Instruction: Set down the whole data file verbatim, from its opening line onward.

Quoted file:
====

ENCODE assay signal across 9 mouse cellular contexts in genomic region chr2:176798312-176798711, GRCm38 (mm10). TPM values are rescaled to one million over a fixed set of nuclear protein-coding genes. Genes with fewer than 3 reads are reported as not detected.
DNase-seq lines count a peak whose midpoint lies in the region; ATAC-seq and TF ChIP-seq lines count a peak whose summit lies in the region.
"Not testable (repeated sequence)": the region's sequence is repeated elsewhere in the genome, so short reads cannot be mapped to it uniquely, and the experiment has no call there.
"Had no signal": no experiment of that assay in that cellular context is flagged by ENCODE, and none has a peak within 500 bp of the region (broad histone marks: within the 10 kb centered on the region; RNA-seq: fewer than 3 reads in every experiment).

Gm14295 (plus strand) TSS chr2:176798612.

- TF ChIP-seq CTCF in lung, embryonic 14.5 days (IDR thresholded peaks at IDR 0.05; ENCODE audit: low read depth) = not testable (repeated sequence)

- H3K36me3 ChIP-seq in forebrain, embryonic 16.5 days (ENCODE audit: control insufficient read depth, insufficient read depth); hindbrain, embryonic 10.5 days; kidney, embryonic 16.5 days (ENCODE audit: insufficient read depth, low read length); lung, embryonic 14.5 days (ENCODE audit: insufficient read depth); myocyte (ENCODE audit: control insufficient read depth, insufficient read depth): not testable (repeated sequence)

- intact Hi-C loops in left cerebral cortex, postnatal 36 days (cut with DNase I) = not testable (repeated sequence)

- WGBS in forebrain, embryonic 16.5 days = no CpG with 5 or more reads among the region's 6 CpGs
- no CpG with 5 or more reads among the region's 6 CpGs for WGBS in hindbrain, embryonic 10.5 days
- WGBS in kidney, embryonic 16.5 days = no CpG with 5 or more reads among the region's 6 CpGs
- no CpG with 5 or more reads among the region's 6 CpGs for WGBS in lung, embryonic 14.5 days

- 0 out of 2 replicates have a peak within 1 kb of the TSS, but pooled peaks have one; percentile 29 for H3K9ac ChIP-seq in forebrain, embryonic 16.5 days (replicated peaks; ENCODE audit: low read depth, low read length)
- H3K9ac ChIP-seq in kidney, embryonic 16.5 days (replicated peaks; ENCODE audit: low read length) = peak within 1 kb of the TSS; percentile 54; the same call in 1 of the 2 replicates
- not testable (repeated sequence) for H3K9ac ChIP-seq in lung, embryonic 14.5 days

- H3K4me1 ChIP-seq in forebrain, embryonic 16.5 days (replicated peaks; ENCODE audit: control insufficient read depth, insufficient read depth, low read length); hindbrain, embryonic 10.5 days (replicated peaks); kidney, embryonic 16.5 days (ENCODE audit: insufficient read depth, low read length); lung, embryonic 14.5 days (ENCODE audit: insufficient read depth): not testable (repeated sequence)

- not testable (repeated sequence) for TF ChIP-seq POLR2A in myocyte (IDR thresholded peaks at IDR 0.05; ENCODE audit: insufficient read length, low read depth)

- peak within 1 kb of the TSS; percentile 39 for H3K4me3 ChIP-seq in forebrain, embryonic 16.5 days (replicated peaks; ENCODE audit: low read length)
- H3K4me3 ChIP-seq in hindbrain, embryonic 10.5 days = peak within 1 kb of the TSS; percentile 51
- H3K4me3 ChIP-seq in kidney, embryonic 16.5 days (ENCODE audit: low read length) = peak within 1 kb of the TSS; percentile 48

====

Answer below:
ENCODE assay signal across 9 mouse cellular contexts in genomic region chr2:176798312-176798711, GRCm38 (mm10). TPM values are rescaled to one million over a fixed set of nuclear protein-coding genes. Genes with fewer than 3 reads are reported as not detected.
DNase-seq lines count a peak whose midpoint lies in the region; ATAC-seq and TF ChIP-seq lines count a peak whose summit lies in the region.
"Not testable (repeated sequence)": the region's sequence is repeated elsewhere in the genome, so short reads cannot be mapped to it uniquely, and the experiment has no call there.
"Had no signal": no experiment of that assay in that cellular context is flagged by ENCODE, and none has a peak within 500 bp of the region (broad histone marks: within the 10 kb centered on the region; RNA-seq: fewer than 3 reads in every experiment).

Gm14295 (plus strand) TSS chr2:176798612.

- TF ChIP-seq CTCF in lung, embryonic 14.5 days (IDR thresholded peaks at IDR 0.05; ENCODE audit: low read depth) = not testable (repeated sequence)

- H3K36me3 ChIP-seq in forebrain, embryonic 16.5 days (ENCODE audit: control insufficient read depth, insufficient read depth); hindbrain, embryonic 10.5 days; kidney, embryonic 16.5 days (ENCODE audit: insufficient read depth, low read length); lung, embryonic 14.5 days (ENCODE audit: insufficient read depth); myocyte (ENCODE audit: control insufficient read depth, insufficient read depth): not testable (repeated sequence)

- intact Hi-C loops in left cerebral cortex, postnatal 36 days (cut with DNase I) = not testable (repeated sequence)

- WGBS in forebrain, embryonic 16.5 days = no CpG with 5 or more reads among the region's 6 CpGs
- no CpG with 5 or more reads among the region's 6 CpGs for WGBS in hindbrain, embryonic 10.5 days
- WGBS in kidney, embryonic 16.5 days = no CpG with 5 or more reads among the region's 6 CpGs
- no CpG with 5 or more reads among the region's 6 CpGs for WGBS in lung, embryonic 14.5 days

- 0 out of 2 replicates have a peak within 1 kb of the TSS, but pooled peaks have one; percentile 29 for H3K9ac ChIP-seq in forebrain, embryonic 16.5 days (replicated peaks; ENCODE audit: low read depth, low read length)
- H3K9ac ChIP-seq in kidney, embryonic 16.5 days (replicated peaks; ENCODE audit: low read length) = peak within 1 kb of the TSS; percentile 54; the same call in 1 of the 2 replicates
- not testable (repeated sequence) for H3K9ac ChIP-seq in lung, embryonic 14.5 days

- H3K4me1 ChIP-seq in forebrain, embryonic 16.5 days (replicated peaks; ENCODE audit: control insufficient read depth, insufficient read depth, low read length); hindbrain, embryonic 10.5 days (replicated peaks); kidney, embryonic 16.5 days (ENCODE audit: insufficient read depth, low read length); lung, embryonic 14.5 days (ENCODE audit: insufficient read depth): not testable (repeated sequence)

- not testable (repeated sequence) for TF ChIP-seq POLR2A in myocyte (IDR thresholded peaks at IDR 0.05; ENCODE audit: insufficient read length, low read depth)

- peak within 1 kb of the TSS; percentile 39 for H3K4me3 ChIP-seq in forebrain, embryonic 16.5 days (replicated peaks; ENCODE audit: low read length)
- H3K4me3 ChIP-seq in hindbrain, embryonic 10.5 days = peak within 1 kb of the TSS; percentile 51
- H3K4me3 ChIP-seq in kidney, embryonic 16.5 days (ENCODE audit: low read length) = peak within 1 kb of the TSS; percentile 48